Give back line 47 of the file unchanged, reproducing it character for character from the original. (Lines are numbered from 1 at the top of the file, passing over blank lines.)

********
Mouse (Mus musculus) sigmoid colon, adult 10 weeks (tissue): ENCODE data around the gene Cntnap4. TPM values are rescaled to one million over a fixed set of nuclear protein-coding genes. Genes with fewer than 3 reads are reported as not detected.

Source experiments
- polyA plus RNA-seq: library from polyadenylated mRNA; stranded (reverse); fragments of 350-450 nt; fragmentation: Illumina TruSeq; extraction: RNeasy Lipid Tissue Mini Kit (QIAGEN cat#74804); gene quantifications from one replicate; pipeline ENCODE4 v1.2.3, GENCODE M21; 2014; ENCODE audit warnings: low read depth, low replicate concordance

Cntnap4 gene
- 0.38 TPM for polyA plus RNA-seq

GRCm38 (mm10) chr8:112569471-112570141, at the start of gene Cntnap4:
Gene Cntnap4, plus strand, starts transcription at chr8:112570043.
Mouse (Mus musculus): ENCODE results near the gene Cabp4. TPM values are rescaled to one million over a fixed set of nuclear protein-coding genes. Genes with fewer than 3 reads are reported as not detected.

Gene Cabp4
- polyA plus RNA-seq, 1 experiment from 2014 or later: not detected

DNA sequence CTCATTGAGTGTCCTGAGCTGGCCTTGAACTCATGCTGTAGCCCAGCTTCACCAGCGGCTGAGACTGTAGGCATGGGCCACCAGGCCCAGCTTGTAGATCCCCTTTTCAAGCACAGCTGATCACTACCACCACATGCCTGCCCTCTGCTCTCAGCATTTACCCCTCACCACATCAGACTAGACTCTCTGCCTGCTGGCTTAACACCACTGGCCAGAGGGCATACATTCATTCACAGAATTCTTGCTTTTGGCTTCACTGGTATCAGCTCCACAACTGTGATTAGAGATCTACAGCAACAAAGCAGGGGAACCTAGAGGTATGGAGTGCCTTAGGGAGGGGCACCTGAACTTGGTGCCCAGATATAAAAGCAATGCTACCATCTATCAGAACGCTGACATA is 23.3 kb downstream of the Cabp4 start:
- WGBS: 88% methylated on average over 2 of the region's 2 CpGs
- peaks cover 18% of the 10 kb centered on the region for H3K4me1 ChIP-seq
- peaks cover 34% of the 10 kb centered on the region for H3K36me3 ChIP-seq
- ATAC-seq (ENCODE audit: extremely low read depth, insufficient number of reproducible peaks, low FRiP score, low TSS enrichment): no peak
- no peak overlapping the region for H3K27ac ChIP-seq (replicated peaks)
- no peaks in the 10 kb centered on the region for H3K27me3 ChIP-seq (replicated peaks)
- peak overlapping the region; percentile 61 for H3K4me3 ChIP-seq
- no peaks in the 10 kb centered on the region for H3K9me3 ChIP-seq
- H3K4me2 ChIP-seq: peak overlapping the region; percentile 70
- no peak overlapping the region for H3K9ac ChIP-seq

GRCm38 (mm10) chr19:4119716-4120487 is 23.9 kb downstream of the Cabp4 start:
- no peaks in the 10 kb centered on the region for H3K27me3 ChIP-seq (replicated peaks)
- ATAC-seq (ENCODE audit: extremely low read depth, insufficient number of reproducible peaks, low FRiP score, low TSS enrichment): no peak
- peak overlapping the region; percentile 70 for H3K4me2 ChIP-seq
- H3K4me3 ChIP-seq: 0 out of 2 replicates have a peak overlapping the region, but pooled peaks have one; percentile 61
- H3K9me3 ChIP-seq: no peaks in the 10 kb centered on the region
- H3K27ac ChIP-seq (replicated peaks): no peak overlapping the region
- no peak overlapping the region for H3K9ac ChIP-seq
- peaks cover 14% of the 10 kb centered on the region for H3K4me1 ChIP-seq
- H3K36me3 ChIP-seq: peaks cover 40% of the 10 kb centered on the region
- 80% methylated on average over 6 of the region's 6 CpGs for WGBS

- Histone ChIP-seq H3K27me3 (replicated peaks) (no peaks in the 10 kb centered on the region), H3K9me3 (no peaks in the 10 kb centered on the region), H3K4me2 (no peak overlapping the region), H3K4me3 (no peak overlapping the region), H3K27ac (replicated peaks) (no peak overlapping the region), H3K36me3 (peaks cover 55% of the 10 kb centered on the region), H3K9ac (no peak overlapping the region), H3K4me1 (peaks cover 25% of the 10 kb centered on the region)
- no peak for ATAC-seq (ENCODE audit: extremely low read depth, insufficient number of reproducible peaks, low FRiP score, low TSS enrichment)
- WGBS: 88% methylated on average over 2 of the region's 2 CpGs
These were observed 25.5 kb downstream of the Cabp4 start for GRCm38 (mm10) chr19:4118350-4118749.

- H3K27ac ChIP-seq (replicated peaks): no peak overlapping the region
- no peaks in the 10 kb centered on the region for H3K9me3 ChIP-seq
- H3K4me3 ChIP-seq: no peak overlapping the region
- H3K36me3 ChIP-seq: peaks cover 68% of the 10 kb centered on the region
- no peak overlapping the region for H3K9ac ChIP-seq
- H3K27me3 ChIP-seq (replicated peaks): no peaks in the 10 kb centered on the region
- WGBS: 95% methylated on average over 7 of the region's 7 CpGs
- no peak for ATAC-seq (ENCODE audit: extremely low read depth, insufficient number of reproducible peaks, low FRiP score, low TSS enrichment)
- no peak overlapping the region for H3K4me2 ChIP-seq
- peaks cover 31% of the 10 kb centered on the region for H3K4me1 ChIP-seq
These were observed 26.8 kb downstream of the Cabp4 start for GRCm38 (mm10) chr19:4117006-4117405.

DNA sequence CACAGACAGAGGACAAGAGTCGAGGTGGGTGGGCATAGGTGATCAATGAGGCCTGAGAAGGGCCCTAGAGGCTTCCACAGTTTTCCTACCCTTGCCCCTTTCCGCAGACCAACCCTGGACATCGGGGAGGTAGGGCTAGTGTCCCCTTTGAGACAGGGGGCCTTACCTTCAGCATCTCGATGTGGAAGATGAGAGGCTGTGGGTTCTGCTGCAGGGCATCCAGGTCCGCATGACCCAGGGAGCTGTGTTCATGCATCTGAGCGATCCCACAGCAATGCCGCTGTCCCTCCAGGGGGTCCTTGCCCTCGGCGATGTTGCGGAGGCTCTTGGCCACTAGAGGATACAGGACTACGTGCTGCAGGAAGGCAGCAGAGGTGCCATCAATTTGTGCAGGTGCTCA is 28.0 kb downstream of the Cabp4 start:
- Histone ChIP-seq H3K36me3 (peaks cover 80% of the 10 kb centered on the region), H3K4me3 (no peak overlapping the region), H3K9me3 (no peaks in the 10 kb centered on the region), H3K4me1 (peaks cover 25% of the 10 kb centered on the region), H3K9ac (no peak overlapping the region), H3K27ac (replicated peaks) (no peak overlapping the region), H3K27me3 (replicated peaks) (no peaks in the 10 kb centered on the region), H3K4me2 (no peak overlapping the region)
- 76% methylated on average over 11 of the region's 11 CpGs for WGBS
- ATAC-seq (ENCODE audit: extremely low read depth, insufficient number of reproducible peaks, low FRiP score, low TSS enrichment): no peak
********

These were observed 26.8 kb downstream of the Cabp4 start for GRCm38 (mm10) chr19:4117006-4117405.